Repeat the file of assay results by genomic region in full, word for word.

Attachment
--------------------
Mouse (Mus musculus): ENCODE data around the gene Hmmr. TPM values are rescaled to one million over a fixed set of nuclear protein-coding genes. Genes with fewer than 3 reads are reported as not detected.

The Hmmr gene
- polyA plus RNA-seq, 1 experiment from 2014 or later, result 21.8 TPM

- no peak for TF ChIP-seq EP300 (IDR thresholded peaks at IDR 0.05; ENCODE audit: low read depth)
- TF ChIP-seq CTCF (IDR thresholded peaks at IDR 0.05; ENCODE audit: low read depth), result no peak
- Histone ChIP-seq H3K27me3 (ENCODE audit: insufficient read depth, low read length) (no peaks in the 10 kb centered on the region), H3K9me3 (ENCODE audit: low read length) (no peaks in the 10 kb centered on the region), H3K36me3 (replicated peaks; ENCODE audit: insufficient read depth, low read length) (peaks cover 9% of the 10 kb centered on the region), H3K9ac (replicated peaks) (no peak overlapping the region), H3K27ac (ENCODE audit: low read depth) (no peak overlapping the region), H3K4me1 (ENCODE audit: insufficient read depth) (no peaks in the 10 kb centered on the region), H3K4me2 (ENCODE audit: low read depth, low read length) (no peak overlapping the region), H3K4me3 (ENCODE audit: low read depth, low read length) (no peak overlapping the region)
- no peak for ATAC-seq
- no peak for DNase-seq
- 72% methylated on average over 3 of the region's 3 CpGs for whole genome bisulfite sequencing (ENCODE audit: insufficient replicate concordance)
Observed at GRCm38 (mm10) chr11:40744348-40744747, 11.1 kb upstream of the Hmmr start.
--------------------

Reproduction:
Mouse (Mus musculus): ENCODE data around the gene Hmmr. TPM values are rescaled to one million over a fixed set of nuclear protein-coding genes. Genes with fewer than 3 reads are reported as not detected.

The Hmmr gene
- polyA plus RNA-seq, 1 experiment from 2014 or later, result 21.8 TPM

- no peak for TF ChIP-seq EP300 (IDR thresholded peaks at IDR 0.05; ENCODE audit: low read depth)
- TF ChIP-seq CTCF (IDR thresholded peaks at IDR 0.05; ENCODE audit: low read depth), result no peak
- Histone ChIP-seq H3K27me3 (ENCODE audit: insufficient read depth, low read length) (no peaks in the 10 kb centered on the region), H3K9me3 (ENCODE audit: low read length) (no peaks in the 10 kb centered on the region), H3K36me3 (replicated peaks; ENCODE audit: insufficient read depth, low read length) (peaks cover 9% of the 10 kb centered on the region), H3K9ac (replicated peaks) (no peak overlapping the region), H3K27ac (ENCODE audit: low read depth) (no peak overlapping the region), H3K4me1 (ENCODE audit: insufficient read depth) (no peaks in the 10 kb centered on the region), H3K4me2 (ENCODE audit: low read depth, low read length) (no peak overlapping the region), H3K4me3 (ENCODE audit: low read depth, low read length) (no peak overlapping the region)
- no peak for ATAC-seq
- no peak for DNase-seq
- 72% methylated on average over 3 of the region's 3 CpGs for whole genome bisulfite sequencing (ENCODE audit: insufficient replicate concordance)
Observed at GRCm38 (mm10) chr11:40744348-40744747, 11.1 kb upstream of the Hmmr start.